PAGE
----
'Household Solar and Total Energy Consumption'
Back in September 2021, the MyTown team hosted it's first community webinar providing an update on the project. The event continued with researcher and community energy expert, Heather Smith discussing how solar PV can contribute to a microgrid.
Click on the links below to watch the full webinar or see the presentations.
Outputs from Phase 2
Core partner links
This report is the product of an initial techno-economic feasibility study for the microgrid. It aims to guide the project team and community in which local energy solutions should be the subject of more detailed technical and costing analysis.
This report provides the foundation for further analysis of local energy options, to see whether options meet community aspirations, and are feasible, viable, and desirable. It also covers the process used to arrive at these options. It provides a rough assessment of each option to identify those that could play a significant role in the project and provides more detailed parameters for potentially significant options. Lastly it aims to provide guidance for future communities on how to identify options suitable for their own circumstances.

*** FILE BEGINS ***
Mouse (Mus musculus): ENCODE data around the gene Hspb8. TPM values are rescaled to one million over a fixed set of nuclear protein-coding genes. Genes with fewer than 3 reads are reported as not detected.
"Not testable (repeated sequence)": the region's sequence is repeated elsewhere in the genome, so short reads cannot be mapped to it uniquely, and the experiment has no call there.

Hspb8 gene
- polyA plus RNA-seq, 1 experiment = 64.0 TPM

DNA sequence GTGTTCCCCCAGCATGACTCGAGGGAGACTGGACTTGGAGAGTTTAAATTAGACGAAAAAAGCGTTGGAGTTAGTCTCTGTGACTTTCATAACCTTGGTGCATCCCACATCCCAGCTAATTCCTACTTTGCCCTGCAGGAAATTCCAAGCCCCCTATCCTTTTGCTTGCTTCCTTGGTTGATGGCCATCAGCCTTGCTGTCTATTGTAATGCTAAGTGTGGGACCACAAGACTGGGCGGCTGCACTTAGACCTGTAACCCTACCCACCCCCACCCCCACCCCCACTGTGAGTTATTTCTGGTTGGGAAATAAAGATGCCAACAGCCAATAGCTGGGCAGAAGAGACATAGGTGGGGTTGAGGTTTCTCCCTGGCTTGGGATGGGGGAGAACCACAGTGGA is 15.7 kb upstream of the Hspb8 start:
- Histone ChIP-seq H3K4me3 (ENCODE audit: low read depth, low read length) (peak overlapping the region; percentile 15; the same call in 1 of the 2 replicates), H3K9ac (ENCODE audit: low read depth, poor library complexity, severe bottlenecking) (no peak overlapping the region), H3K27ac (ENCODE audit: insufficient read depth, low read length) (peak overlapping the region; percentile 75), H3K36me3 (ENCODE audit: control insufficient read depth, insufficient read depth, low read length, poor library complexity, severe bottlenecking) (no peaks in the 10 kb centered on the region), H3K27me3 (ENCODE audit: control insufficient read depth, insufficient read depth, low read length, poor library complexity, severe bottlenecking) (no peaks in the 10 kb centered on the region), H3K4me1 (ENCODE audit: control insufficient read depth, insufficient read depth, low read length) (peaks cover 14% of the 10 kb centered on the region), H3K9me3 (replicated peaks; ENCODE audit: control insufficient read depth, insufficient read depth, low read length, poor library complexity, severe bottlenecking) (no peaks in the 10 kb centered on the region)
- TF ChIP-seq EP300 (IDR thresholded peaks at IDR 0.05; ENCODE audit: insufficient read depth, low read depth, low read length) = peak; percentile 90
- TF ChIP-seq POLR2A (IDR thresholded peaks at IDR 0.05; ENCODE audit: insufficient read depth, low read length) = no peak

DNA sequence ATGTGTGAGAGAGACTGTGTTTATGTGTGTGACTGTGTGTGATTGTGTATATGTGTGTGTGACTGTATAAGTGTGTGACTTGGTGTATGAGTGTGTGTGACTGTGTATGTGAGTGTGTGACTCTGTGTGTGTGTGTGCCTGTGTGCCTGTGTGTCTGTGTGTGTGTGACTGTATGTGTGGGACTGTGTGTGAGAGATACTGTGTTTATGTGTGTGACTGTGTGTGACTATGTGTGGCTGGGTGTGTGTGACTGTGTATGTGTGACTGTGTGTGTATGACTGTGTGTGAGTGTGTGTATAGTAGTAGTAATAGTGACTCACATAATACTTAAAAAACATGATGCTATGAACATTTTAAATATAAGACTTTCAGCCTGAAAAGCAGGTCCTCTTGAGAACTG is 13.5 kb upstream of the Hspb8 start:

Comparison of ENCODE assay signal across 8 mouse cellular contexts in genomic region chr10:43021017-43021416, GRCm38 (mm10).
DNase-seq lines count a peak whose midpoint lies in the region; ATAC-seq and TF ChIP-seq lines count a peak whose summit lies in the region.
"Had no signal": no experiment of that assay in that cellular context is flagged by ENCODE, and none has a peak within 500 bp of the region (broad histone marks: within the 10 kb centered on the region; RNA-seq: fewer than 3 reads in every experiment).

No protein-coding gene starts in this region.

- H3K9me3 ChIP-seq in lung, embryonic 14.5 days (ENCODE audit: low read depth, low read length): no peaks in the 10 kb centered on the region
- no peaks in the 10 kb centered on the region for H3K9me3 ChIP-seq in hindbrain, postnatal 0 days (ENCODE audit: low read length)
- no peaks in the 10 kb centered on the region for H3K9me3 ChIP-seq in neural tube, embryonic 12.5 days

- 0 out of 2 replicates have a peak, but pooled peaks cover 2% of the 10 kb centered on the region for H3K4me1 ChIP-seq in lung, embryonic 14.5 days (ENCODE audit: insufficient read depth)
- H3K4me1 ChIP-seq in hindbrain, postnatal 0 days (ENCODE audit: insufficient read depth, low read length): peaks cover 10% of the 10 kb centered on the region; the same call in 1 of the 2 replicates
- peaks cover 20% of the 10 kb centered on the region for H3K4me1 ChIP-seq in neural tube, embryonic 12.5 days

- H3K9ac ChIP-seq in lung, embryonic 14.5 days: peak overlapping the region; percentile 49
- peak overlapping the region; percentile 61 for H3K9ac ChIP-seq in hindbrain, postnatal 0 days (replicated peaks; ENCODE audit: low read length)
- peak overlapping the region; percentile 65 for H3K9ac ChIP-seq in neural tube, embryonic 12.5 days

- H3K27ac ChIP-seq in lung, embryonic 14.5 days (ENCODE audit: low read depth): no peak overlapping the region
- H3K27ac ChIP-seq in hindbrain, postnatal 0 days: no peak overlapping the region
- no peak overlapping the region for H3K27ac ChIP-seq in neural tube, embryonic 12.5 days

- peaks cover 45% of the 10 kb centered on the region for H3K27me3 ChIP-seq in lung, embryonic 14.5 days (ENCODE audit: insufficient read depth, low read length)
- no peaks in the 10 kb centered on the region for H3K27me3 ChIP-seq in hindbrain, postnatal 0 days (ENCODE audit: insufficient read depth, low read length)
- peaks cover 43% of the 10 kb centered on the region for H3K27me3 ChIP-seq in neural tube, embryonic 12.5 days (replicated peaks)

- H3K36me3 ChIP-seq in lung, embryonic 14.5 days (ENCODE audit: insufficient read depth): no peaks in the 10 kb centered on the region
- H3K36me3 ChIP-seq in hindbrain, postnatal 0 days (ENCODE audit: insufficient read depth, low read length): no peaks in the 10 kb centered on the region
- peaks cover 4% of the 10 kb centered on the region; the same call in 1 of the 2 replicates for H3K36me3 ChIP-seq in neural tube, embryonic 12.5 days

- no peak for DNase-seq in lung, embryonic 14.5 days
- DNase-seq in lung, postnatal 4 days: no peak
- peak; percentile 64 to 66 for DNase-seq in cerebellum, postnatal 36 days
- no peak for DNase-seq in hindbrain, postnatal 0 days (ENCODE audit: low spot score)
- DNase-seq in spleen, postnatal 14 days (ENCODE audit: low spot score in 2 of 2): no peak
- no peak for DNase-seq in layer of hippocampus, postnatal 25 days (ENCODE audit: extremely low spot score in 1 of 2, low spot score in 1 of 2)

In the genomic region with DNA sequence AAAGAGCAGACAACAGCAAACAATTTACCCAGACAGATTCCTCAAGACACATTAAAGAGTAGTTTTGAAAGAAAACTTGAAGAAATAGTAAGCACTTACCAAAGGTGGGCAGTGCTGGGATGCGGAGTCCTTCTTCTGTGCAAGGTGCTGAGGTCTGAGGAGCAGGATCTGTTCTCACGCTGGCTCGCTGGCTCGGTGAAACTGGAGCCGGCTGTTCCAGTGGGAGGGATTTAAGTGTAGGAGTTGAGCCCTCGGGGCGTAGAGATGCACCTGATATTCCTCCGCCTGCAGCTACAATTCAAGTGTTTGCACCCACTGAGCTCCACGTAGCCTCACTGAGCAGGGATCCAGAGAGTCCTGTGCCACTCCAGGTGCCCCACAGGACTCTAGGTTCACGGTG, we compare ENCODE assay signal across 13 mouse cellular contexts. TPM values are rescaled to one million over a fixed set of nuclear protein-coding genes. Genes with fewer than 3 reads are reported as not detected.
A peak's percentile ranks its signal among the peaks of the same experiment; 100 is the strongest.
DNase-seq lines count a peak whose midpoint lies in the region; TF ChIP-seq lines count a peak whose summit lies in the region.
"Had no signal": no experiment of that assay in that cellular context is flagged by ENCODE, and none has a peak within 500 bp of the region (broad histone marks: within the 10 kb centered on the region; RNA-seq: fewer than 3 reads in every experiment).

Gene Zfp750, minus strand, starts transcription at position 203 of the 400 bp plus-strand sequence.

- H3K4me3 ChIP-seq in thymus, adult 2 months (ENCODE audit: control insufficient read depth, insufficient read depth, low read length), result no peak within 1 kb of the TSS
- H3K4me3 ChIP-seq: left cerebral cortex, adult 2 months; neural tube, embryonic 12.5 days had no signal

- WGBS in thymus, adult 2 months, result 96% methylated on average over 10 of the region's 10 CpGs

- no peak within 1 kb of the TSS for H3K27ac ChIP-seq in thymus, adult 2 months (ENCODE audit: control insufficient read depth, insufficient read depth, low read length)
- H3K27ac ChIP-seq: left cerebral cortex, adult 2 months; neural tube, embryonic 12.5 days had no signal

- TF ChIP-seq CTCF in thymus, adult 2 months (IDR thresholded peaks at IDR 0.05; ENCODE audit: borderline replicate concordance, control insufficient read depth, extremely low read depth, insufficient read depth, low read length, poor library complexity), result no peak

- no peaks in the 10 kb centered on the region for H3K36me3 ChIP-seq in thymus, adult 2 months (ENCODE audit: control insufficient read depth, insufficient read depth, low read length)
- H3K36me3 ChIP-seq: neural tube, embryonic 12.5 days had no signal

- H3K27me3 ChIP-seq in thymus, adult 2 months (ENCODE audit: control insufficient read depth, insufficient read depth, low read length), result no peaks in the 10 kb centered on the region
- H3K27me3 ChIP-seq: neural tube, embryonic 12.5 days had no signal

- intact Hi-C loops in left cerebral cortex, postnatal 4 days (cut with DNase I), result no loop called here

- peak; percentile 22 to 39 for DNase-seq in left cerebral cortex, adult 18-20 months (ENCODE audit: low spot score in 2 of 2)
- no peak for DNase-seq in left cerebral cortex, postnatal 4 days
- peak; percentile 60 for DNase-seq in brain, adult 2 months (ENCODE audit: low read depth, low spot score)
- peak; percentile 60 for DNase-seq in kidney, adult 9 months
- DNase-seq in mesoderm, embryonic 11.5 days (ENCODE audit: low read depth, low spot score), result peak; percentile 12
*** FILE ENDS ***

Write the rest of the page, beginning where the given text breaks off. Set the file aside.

This report shows potential boundaries for a microgrid in Heyfield and was needed in order to conduct a feasibility study for the microgrid itself.
This document summarises the community engagement activities in the second year of the project with a brief review of first year’s initiatives and provides some lessons learnt for other communities. It should be reviewed alongside the other relevant project documents and reports.
This document is the updated report on the summary of devices deployed by customer and location type and a summary of the data collected so far from the Heyfield community.